I can’t honestly call yoga a workout. Not because it doesn’t work every muscle in your body (because it does), not because you don’t get tired (you do), and not because you don’t sweat (try doing it in a 95 degree studio. If you don’t sweat, seek medical attention immediately). I can’t call yoga a workout because I associate workouts with working, which holds a negative connotation, and I honestly truly LOVE YOGA!! There is nothing that it doesn’t do. It calms your mind, keeps stress at bay, improves your posture, your confidence, your ability to focus, all the while improving your balance, toning muscles, and stretching them out. I highly recommend everyone at least give yoga a try. If you don’t like it the first time, maybe try again in a year or so. People’s attitudes change, and yoga really is something that benefits everyone, regardless of fitness level, age, gender. No, it is not a “girly” workout and no, it is not a wimpy excuse for exercise. What yoga is is magical.
My first impression of P90x was back in sophomore year of high school. It was down pouring, so for cross country practice we did a P90x video in our gymnasium. I was practically down for the count after 8 minutes. With that in my past, I was less than enthused for the routine one group taught us. I will admit, though, that I was a bit too quick to judge. They chose to teach us the 15 minute ab workout from the P90x series, which turned out to be quite doable. The exercises were not very unique or complicated, but simply done one exercise right after the other so that you really feel it in that short amount of time. Also, the video instructor goes slow to emphasis form. This aspect was the greatest shock to me, as the video I’d attempted to do in high school was all about the GO GO GO and whatever you do, DON’T STOP. Naturally, I stopped. I blame it on my weak foot arches that just couldn’t keep up with the impact. I have heard of people (other than those paid to promote the dvds) who could barely do a push-up, and committed to the full 90-day routine with great success. It just isn’t for me.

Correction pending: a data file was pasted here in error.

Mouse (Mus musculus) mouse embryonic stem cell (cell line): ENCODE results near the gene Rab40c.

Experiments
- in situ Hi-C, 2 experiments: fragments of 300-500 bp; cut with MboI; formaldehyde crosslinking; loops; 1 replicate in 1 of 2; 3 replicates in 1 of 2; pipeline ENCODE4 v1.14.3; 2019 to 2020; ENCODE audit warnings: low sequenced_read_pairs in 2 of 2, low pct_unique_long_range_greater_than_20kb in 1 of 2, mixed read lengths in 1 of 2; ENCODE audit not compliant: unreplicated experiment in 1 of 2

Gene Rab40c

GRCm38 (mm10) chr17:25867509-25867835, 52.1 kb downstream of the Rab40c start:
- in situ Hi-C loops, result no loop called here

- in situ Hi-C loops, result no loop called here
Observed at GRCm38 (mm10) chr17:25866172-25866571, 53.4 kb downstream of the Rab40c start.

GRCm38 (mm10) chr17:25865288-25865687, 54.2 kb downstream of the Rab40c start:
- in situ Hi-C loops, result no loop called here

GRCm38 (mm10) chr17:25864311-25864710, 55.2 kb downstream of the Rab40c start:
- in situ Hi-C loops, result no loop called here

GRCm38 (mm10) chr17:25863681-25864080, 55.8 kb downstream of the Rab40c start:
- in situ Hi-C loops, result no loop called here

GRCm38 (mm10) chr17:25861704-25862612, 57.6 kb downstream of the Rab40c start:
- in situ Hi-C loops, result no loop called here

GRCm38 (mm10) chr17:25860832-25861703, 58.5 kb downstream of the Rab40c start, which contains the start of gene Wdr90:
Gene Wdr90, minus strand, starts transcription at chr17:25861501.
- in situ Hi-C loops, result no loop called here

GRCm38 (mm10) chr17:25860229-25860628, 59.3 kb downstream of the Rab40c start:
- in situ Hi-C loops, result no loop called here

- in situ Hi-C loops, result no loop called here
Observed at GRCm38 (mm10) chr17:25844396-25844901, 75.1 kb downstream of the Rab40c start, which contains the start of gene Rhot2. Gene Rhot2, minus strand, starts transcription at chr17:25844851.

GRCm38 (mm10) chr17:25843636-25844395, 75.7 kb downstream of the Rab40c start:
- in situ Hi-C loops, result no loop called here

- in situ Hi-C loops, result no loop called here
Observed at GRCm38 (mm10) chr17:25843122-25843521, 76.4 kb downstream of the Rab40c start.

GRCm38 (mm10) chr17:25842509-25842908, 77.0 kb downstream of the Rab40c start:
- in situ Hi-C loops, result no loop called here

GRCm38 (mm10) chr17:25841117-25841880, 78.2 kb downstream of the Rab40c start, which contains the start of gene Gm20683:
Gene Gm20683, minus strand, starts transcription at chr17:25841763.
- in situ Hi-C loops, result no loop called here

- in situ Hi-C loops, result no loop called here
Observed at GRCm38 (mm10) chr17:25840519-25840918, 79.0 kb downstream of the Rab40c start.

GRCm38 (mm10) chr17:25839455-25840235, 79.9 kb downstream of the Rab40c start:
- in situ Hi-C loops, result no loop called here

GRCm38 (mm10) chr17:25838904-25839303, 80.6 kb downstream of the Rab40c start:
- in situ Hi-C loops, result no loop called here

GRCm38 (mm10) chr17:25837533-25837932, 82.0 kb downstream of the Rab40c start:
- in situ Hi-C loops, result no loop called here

Consistent throughout all of the workouts we learned is the emphasis on FORM over the number of reps. Doing 100 reps and doing them wrong will bring nothing but possible injury, while 20 reps done slowly and perfectly will bring major results. Keep this in mind, and practically any workout you decide to go with will be very effective.